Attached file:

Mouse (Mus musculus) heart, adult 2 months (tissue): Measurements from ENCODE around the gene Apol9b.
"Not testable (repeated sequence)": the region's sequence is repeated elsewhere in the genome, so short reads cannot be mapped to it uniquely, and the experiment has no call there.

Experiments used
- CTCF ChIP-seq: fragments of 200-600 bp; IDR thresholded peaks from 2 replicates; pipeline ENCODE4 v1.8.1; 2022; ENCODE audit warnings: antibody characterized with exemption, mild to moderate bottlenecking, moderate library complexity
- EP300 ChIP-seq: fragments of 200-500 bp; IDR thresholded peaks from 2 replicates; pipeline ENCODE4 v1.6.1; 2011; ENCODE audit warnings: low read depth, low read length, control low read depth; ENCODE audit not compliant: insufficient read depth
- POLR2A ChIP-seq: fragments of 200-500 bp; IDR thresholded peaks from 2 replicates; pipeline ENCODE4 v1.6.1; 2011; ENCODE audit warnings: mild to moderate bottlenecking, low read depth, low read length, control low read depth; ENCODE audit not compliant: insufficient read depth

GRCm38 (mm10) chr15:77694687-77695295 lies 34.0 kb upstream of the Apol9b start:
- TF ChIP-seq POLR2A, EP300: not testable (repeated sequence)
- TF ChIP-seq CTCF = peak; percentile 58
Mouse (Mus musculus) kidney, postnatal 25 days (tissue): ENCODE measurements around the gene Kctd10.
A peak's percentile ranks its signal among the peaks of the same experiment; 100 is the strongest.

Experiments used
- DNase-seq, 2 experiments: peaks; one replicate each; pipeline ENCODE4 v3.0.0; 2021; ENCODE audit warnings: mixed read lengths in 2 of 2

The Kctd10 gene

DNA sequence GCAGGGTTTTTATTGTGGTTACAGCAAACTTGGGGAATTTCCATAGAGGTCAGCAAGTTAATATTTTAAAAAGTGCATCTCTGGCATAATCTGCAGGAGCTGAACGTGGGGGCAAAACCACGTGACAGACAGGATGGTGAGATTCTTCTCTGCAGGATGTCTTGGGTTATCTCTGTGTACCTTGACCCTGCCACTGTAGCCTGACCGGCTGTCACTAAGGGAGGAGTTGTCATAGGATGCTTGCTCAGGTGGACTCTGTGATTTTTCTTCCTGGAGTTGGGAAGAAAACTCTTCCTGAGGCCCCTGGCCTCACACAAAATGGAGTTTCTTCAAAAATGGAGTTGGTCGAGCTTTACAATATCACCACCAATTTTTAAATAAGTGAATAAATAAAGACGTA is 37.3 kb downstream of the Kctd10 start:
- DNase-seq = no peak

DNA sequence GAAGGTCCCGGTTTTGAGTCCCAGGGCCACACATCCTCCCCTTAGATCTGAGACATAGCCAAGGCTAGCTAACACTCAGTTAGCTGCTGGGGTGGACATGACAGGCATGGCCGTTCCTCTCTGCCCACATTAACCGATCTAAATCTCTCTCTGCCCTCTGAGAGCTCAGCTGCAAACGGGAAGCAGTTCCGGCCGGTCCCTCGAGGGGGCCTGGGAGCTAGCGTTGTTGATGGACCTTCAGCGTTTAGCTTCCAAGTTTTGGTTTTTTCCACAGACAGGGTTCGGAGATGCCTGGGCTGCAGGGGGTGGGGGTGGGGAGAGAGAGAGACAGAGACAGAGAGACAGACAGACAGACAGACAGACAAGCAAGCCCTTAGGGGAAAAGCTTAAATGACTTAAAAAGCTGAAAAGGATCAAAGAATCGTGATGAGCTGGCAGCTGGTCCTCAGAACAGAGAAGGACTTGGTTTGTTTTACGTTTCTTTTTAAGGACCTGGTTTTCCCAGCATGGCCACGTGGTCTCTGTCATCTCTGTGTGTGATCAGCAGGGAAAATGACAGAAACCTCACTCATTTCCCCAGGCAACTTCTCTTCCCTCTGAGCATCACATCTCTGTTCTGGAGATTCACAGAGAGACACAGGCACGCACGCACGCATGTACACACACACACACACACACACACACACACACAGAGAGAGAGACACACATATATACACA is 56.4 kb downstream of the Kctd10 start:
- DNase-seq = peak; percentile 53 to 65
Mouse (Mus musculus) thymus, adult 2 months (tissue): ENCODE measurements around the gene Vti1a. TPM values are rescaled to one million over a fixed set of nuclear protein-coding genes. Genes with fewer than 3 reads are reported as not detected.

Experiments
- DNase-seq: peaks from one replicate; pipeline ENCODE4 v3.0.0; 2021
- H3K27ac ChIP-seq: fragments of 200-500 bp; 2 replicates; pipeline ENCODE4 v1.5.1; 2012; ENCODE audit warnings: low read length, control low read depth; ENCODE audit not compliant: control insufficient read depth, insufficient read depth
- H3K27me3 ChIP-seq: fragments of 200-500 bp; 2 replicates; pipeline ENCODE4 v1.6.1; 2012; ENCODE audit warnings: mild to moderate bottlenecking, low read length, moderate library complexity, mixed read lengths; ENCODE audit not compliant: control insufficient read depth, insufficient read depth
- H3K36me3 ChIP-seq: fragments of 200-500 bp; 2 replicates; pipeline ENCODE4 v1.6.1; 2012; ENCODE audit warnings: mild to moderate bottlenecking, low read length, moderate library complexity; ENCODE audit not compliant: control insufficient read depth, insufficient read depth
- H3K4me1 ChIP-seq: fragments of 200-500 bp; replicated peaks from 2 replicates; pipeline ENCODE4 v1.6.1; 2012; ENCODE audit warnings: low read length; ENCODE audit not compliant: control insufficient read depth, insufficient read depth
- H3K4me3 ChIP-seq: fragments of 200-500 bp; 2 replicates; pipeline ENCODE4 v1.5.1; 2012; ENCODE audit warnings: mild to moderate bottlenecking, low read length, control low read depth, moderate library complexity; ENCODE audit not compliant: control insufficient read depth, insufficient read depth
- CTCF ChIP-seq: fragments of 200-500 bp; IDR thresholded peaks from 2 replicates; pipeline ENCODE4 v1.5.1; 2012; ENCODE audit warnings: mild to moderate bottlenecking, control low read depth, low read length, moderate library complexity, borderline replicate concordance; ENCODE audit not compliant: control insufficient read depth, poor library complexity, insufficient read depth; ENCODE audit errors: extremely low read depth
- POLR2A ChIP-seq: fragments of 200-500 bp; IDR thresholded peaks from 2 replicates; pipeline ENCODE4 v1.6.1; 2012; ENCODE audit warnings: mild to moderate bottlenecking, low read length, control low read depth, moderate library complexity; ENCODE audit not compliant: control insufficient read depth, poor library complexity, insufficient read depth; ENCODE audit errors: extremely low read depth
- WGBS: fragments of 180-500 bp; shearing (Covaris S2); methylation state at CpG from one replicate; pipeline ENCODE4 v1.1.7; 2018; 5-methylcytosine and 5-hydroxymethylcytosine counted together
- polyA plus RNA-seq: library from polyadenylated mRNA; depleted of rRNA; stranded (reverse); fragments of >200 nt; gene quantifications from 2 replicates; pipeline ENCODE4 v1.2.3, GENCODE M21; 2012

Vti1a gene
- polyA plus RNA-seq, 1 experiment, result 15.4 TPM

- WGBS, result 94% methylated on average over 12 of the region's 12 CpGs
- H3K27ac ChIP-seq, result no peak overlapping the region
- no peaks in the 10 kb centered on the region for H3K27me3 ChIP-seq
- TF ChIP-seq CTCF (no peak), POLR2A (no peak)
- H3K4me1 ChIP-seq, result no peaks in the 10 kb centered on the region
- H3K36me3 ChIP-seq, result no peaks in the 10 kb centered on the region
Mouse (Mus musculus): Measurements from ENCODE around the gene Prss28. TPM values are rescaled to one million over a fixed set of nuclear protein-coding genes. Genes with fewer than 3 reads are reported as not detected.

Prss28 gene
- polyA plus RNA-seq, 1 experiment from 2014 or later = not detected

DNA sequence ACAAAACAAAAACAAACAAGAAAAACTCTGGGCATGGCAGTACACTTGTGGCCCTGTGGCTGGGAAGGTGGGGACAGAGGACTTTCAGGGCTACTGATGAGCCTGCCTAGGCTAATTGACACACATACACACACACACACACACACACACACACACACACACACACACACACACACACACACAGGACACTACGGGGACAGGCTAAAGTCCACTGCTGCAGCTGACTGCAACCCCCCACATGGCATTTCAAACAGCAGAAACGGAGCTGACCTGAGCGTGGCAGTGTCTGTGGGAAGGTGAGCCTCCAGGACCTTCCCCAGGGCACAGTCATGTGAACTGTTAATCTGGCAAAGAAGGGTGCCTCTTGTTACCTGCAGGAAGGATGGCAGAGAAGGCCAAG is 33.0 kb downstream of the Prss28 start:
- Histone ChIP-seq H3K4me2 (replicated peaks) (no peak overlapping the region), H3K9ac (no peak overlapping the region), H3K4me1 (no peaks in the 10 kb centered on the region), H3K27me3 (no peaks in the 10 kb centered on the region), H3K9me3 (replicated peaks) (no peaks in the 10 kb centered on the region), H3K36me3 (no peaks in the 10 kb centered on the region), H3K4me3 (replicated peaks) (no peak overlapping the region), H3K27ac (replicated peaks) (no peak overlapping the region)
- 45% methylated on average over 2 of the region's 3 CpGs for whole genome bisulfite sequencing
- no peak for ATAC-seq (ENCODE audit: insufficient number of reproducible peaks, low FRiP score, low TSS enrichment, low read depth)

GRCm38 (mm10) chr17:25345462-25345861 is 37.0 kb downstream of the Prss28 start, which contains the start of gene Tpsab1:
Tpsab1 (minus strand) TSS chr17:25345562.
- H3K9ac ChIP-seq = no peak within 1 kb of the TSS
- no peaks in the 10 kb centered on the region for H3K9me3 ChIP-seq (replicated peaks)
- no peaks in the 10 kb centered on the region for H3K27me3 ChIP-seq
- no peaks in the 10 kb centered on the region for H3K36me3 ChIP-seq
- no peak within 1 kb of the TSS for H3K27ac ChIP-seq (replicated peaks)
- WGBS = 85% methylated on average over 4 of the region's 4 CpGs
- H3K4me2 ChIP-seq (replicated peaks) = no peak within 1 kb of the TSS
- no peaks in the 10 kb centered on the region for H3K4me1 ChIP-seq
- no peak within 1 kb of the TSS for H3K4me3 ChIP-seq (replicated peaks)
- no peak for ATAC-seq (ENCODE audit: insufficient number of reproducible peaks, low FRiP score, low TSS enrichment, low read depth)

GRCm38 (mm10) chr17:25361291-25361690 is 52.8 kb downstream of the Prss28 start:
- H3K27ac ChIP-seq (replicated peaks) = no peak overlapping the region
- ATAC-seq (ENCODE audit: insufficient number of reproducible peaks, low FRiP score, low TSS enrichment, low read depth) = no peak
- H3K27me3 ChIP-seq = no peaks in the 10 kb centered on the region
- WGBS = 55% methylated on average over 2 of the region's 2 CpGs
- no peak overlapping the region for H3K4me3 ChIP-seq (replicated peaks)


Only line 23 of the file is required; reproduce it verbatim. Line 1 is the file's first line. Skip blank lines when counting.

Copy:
- H3K27me3 ChIP-seq: fragments of 200-500 bp; 2 replicates; pipeline ENCODE4 v1.6.1; 2012; ENCODE audit warnings: mild to moderate bottlenecking, low read length, moderate library complexity, mixed read lengths; ENCODE audit not compliant: control insufficient read depth, insufficient read depth